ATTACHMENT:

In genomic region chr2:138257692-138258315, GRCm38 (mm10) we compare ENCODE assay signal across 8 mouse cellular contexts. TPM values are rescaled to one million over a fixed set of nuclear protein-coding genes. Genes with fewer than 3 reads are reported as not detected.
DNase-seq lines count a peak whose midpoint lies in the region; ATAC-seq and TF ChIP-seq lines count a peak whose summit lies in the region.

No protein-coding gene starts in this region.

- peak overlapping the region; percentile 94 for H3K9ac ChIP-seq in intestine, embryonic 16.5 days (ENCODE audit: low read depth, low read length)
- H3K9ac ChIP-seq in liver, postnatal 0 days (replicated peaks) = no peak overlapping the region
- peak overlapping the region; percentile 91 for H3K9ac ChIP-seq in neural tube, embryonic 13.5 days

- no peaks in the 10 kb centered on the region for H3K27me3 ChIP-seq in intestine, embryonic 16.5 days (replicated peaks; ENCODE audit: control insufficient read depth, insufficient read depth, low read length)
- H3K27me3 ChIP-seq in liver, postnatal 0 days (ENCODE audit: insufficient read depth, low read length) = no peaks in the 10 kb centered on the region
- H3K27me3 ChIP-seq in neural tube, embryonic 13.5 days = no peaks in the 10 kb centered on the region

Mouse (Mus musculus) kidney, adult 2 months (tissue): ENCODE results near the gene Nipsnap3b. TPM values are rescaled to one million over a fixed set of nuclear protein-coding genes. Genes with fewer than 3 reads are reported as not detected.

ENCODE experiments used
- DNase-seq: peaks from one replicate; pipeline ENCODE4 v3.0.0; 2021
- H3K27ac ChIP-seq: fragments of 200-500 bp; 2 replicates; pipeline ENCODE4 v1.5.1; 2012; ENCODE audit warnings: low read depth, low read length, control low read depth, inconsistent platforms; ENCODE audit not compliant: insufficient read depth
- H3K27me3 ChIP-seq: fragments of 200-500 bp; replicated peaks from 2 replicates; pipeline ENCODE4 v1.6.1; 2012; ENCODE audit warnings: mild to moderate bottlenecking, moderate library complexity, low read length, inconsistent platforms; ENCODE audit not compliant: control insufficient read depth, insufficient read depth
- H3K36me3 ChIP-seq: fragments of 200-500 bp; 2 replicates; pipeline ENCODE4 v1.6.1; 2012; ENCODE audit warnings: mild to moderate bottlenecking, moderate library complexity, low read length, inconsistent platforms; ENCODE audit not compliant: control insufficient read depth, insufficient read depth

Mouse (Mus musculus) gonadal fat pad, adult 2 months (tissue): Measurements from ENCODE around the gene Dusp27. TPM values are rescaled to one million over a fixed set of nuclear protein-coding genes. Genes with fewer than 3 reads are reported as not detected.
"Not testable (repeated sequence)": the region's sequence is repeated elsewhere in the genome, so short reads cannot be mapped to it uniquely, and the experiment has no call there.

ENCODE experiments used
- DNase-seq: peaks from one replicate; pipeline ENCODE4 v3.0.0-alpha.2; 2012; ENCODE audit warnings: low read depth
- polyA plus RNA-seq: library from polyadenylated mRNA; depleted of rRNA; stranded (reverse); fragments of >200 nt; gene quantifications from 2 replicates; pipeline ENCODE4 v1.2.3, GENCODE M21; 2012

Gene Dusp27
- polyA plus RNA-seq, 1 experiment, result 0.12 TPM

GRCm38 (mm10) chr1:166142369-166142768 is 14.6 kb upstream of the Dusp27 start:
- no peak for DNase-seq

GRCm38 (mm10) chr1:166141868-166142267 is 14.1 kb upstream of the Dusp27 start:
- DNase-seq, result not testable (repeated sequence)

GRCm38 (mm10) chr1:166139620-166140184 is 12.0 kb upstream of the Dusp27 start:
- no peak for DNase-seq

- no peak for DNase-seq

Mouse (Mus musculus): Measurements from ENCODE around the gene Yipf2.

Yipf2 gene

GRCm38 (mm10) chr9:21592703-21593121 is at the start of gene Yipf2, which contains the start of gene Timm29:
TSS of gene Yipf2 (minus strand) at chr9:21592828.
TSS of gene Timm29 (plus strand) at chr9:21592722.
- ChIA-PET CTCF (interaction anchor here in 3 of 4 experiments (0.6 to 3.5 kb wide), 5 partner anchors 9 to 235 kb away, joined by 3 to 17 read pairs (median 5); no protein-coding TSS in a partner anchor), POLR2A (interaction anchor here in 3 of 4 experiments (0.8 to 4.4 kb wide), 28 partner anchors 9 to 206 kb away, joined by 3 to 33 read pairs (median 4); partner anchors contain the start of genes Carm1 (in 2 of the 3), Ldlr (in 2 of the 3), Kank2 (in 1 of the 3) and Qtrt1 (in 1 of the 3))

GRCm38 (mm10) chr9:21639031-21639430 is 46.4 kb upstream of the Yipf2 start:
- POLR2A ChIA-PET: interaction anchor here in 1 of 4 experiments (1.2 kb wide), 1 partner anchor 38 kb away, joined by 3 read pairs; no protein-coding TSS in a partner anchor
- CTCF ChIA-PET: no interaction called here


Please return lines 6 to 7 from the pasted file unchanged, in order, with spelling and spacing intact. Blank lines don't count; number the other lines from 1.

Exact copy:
- peak overlapping the region; percentile 91 for H3K9ac ChIP-seq in neural tube, embryonic 13.5 days

- no peaks in the 10 kb centered on the region for H3K27me3 ChIP-seq in intestine, embryonic 16.5 days (replicated peaks; ENCODE audit: control insufficient read depth, insufficient read depth, low read length)